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Tanzania: Old Media, New Media
Apr 5, 2011 (110405)
(Reposted from sources cited below)
Tanzania is only in the middle tier of technology adopters among African countries, notes
Russell Southwood in the latest issue of his Balancing Act Africa newsletter. But an InterMedia
national survey shows interesting combinations of old and new technologies, with text messaging
leading newspapers as a source of current news (although radio remains the number one source).
And there is substantial potential for rapid expansion of mobile internet in the next few
This AfricaFocus Bulletin contains a summary by Balancing Act Africa of results of the
InterMedia July 2010 survey of media use in Tanzania, as well as several other related news
stories from Balancing Act Africa, and excerpts from an InterMedia report on usage of mobile
banking in Tanzania. For additional background see the Balancing Act Africa and Audiencescape
For previous AfricaFocus Bulletins on information and communications technology issues, see
++++++++++++++++++++++end editor's note+++++++++++++++++
Tanzania: New survey highlights steady growth of mobile as media
Balancing Act Africa
Issue no 548 1st April 2011
Intermedia has released the latest in its Audiencescapes series of surveys of media use in
African countries. The survey covers Tanzania and contains a number of tantalizing clues as to
how that country's consumers are making use of different media. Russell Southwood picks over
the findings for clues as to how things will develop in the future.
The Audiencescapes survey of Tanzania was carried out in July 2010 and is a nationally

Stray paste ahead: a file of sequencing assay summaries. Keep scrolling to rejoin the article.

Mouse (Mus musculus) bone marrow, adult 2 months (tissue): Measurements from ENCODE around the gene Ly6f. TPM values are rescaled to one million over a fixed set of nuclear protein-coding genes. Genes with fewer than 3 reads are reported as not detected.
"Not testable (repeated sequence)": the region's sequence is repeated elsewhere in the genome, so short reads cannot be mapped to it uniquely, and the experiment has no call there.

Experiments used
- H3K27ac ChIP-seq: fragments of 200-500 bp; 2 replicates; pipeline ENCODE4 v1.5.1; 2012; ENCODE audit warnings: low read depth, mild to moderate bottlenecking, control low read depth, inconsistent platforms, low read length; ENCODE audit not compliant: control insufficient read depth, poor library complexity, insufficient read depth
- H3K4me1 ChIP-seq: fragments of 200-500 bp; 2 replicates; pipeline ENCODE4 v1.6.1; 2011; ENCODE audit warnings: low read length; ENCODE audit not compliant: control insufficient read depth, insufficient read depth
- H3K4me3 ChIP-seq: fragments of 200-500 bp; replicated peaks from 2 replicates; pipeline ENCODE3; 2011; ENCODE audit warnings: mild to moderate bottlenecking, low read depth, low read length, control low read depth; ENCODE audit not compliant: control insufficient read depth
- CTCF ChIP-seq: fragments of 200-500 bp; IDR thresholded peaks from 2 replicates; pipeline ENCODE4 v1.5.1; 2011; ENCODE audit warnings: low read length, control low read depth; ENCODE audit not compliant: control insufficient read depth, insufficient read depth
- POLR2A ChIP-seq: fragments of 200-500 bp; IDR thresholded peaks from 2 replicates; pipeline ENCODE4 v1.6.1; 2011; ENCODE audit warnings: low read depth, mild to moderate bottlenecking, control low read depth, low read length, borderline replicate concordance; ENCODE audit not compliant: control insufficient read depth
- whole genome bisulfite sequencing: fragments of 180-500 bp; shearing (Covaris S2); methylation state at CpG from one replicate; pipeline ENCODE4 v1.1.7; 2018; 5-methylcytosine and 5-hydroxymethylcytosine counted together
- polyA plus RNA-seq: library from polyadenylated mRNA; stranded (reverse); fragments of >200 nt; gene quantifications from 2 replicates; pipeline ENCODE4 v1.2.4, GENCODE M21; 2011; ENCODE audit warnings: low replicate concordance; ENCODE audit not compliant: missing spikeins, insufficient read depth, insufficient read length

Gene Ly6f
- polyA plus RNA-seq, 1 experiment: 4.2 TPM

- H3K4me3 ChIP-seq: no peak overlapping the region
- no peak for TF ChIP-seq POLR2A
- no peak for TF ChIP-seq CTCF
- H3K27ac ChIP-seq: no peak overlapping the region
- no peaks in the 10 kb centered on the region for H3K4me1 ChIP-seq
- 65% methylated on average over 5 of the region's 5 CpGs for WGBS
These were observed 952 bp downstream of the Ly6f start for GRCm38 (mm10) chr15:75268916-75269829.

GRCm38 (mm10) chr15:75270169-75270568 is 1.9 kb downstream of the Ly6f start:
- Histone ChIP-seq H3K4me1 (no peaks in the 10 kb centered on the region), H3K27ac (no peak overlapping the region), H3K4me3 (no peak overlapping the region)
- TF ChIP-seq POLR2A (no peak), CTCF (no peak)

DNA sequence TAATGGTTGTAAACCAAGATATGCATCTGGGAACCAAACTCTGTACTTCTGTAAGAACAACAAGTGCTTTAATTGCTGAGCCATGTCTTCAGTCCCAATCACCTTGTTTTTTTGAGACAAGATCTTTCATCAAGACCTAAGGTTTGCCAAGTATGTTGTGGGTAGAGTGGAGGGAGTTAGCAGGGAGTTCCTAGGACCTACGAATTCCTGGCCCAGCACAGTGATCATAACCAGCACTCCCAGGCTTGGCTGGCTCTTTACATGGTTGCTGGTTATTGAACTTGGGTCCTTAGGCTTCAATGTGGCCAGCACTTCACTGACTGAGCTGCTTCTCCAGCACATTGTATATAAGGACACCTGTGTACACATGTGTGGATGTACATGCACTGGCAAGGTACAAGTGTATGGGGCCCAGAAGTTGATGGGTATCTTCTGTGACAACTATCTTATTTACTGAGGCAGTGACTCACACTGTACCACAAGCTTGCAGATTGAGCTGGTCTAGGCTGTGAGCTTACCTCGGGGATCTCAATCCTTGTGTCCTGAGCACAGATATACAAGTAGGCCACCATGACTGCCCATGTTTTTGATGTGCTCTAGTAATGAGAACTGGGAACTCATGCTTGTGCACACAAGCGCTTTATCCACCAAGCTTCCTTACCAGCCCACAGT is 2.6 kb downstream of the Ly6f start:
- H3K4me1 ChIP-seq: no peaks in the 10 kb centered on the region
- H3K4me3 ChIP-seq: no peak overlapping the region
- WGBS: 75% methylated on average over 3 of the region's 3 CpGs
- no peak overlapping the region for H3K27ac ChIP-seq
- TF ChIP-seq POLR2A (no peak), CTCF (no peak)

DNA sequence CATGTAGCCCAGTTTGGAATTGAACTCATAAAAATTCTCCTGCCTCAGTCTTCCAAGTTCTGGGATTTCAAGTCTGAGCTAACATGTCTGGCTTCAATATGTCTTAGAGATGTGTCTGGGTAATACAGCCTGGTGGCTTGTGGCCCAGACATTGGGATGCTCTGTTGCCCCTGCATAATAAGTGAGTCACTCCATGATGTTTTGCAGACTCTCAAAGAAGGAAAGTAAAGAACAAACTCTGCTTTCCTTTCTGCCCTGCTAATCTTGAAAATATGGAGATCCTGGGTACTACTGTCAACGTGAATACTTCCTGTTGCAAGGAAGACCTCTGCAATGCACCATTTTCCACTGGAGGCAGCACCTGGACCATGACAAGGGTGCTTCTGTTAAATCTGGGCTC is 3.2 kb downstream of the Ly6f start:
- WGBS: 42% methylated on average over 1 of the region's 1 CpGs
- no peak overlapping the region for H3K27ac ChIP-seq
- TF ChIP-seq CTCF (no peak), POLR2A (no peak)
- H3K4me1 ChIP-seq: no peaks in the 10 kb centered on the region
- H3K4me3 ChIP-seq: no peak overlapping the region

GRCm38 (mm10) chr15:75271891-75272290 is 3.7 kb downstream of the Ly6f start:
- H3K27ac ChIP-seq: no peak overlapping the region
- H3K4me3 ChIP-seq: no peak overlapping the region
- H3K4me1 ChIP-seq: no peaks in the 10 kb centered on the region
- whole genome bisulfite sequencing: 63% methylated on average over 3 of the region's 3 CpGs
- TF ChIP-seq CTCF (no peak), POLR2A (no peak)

representative sample, allowing the researchers to provide accurate breakdowns of urban vs
Internet use has clearly grown in Tanzania but not at the same rate as in neighbouring
Kenya. The table below shows percentage household access amongst those surveyed:
Media All sample Urban Rural
Radio 85% 85% 84%
TV 27% 59% 14%
Computer 3% 8% 1%
Internet 4% 8% 2%
Mobile phone 62% 82% 54%
Television access is 71% in Dar es Salaam. The figure of 4% for Internet sounds small but if
you translate that into people, there are around 1.5 million people who have household access
Mobiles are increasingly becoming a media in their own right and in urban areas, their
penetration levels are as high as for radio which is the universal African media. And as the
table below shows, Tanzanians (like many Africans) are using their phone's built in radio and
in small numbers, watching what they describe as live TV (probably streamed via You Tube).
Radio listening on mobiles is highest amongst those under 34:
Activity All sample Urban Rural
Radio 13% 18% 10%
Send SMS 61% 68% 57%
Watch live TV 1% 3% 1%
Mobile TV has yet to find the right business model and where it is offered as a service, has
only acquired tens of thousands of subscribers. Furthermore the DStv version requires a special
DVB-H handset and these are expensive and not many are on the market. Nevertheless, if
relatively slow tech-adopters like Tanzanians are already watching live streams, there's going
to be a market out there. What else can you do when you're sitting in Africa's ubiquitous urban
traffic jams and can't get home for a live TV programme?